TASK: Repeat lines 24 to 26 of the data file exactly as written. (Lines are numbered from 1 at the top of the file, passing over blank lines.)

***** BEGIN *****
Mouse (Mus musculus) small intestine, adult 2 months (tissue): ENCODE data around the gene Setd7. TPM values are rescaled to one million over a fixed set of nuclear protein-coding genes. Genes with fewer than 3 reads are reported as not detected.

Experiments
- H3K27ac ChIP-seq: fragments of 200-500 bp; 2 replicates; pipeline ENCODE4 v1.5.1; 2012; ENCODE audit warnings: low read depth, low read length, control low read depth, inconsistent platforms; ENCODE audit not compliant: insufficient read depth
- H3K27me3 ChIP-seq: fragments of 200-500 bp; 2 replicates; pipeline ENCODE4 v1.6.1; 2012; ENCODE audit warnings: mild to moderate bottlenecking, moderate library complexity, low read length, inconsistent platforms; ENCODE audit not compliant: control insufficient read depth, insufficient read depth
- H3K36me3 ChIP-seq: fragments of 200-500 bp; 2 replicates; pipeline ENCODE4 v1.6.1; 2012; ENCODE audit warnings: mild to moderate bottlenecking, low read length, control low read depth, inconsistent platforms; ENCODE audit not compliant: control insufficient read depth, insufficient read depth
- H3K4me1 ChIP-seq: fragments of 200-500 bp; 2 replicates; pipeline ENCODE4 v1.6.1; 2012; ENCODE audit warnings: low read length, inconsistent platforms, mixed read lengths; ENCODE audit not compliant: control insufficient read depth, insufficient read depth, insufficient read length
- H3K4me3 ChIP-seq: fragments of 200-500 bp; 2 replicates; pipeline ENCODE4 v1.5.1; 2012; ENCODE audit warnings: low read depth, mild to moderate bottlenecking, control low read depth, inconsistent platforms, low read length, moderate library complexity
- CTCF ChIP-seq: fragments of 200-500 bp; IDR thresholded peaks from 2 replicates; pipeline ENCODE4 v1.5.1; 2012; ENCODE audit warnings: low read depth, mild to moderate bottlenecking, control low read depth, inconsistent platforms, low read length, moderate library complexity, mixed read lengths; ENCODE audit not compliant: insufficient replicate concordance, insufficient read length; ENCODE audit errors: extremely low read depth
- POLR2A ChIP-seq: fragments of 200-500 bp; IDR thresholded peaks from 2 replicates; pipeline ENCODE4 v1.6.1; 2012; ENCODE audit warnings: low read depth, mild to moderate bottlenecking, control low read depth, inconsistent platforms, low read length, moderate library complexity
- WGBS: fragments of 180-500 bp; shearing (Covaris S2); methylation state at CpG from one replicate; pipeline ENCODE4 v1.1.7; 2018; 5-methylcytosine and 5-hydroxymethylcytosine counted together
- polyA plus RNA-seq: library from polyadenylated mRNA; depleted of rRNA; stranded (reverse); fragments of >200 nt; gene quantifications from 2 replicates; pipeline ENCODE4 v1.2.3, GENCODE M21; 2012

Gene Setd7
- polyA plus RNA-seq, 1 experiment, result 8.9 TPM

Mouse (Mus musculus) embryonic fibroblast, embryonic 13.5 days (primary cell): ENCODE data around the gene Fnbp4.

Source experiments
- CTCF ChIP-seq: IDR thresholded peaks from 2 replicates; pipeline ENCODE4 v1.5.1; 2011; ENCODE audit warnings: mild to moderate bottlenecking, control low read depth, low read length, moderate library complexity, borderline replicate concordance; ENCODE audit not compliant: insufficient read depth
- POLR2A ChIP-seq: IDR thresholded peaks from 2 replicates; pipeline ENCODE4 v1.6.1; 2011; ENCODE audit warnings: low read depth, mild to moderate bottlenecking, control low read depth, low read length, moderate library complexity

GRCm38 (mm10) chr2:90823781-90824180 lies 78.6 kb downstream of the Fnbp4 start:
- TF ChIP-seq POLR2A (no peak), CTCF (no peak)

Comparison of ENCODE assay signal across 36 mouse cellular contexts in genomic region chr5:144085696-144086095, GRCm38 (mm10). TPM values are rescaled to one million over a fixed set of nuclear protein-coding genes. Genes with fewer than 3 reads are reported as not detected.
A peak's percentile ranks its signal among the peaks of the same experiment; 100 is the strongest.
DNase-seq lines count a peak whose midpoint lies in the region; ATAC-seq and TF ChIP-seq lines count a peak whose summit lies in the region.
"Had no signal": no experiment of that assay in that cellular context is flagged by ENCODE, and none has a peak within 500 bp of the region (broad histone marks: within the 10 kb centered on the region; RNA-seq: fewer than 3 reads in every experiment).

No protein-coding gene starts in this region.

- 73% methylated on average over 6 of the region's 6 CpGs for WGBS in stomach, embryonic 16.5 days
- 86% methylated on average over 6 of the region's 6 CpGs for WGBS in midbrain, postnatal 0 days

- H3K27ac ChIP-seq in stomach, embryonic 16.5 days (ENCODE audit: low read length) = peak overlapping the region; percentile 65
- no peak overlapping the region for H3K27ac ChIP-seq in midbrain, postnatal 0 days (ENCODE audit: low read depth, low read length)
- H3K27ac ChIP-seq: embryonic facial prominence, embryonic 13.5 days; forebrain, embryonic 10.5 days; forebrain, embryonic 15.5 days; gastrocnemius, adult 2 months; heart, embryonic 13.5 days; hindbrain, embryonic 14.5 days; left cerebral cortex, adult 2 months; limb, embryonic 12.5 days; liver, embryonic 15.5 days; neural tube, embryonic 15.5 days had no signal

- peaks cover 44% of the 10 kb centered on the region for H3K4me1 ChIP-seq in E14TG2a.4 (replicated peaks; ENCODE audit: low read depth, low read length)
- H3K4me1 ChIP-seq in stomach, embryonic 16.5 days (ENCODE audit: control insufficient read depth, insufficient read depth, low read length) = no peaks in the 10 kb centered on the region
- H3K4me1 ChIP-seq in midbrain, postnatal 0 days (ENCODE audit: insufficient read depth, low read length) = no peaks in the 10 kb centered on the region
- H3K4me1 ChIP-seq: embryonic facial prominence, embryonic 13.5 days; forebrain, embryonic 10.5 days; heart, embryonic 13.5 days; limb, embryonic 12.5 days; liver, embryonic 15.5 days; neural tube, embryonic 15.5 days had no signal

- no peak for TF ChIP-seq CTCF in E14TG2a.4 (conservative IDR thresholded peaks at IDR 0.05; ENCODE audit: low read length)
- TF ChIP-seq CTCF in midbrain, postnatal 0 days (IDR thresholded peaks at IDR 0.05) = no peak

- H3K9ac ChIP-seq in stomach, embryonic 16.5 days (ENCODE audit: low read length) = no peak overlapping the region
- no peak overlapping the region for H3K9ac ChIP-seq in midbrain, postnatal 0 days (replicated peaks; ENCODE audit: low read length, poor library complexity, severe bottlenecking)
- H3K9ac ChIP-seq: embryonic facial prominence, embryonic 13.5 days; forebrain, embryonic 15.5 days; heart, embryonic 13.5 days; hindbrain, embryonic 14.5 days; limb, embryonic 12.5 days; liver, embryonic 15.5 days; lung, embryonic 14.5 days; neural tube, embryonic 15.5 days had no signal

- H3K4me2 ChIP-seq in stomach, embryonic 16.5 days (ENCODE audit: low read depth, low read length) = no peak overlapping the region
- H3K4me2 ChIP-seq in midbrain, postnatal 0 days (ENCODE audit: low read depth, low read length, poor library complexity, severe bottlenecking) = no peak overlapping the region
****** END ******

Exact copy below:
No protein-coding gene starts in this region.

- 73% methylated on average over 6 of the region's 6 CpGs for WGBS in stomach, embryonic 16.5 days
- 86% methylated on average over 6 of the region's 6 CpGs for WGBS in midbrain, postnatal 0 days